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Year: 2017, Issue: December

Eco-toxicological interaction studies on leached chemicals of red mud waste of alumina industry and a pesticide on the seed biology of a crop plant under laboratory controlled conditions.


Swarnalata Pattanaik, A. Leelaveni and A. K. Panigrahi


Alumina industry, Red mud waste, Red mud waste extract, Pestiocide, Seed germination, Pigments.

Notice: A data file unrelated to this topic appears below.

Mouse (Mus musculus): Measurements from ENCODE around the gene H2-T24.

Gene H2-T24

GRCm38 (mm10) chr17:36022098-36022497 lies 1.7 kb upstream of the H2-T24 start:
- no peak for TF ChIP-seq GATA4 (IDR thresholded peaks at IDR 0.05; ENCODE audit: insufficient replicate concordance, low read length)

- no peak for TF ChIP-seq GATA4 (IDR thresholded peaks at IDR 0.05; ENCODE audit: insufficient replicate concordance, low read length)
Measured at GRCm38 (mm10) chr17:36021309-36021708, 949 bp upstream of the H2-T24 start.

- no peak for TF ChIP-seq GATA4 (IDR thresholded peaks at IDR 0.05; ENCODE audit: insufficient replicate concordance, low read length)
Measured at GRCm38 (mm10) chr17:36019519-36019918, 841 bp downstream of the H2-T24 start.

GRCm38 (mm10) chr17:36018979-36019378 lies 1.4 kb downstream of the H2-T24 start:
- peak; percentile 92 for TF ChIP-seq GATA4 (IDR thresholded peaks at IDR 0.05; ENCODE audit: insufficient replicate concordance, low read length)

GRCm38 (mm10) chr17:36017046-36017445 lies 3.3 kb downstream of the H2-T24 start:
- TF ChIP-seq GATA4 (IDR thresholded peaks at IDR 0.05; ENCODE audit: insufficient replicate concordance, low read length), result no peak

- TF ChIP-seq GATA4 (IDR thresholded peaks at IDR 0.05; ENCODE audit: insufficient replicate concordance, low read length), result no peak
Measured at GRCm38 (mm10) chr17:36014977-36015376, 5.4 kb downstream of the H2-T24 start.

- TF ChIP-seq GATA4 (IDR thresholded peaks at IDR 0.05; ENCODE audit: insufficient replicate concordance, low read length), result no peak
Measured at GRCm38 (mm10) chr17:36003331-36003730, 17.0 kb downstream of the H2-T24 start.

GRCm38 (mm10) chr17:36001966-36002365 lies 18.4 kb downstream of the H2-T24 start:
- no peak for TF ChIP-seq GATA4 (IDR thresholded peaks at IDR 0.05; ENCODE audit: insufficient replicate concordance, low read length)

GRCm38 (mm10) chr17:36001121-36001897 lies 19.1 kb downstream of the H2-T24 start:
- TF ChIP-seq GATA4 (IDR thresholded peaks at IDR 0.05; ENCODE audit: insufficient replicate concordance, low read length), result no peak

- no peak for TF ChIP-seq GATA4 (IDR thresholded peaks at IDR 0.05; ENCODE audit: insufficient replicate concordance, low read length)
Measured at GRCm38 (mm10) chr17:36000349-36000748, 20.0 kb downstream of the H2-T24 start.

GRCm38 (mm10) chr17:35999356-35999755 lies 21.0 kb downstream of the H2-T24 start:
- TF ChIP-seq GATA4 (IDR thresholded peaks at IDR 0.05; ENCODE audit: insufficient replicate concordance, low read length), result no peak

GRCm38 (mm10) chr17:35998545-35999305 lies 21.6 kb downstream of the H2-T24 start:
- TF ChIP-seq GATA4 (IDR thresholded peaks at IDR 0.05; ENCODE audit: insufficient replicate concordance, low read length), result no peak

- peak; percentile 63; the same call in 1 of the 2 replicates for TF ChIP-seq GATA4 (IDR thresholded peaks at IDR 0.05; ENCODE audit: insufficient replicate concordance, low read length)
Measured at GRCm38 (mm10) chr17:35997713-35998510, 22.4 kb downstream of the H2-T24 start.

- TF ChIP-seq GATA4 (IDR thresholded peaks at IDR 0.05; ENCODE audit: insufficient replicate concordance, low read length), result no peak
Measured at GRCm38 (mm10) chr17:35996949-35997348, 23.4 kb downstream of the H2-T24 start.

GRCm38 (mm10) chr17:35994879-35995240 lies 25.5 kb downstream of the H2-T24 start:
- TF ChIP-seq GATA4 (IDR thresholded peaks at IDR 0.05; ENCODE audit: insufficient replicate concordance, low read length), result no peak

The red mud waste of the Alumina industry causes environmental contamination in the Damojodi area at Koraput district. The leached chemicals from the red mud pond enter into neighboring crop fields and cause severe damage to rice crop. The red mud waste was brought to the laboratory in plastic containers and kept in refrigerator for studies. The red mud waste was air dried and powdered. The dried red mud waste was taken and an extract was prepared in the laboratory. Graded series of concentrations of the red mud waste extract were prepared along with soil and cow dung mixture (3:1) and germination studies were conducted to find out lethal concentration values. During germination a regularly used pesticide was also applied at a recommended dose to see the impact and interaction both the toxicants. With the increase in red mud waste concentration, the germination of seeds decreased significantly. The lethal concentration values increased and the percent survival decreased with the increase in waste concentration. With the application of the RMW extract, along with the recommended dose of a pesticide most of the parameters showed a declining trend in the exposed seedlings when compared to control seedlings. No stimulation or better growth was observed at sub-lethal dose of both the toxicants. The mean root and shoot length decreased in all exposed seedlings. No stimulation was marked. The root and shoot fresh weight and dry weight decreased with the increase in toxicant concentration. The total chlorophyll content decreased significantly from 1.19 mg/gm (Control) to 1.01 mg/ gm at 1.5 ppm RMWE concentration. which was the LC10 concentration and it decreased significantly to 0.11 mg/gm at 5 ppm of the RMW extract at the highest select concentration. Total pjhaeophytin and total carotene significantly decreased with the increase in RMWE concentration. The RMWE exposed leaves curled and browning of the tips were noticed in the exposed seedlings. Browning and swellings of the roots were marked in all the RMWE exposed seedlings when compared to control seedlings. Shoot was not seen in the exposed seedlings at higher concentrations, however root was present. The study on seed biology indicated that the red mud waste dumped by the industry is deadly toxic and if released accidentally even into the environment, will cause environmental havoc.

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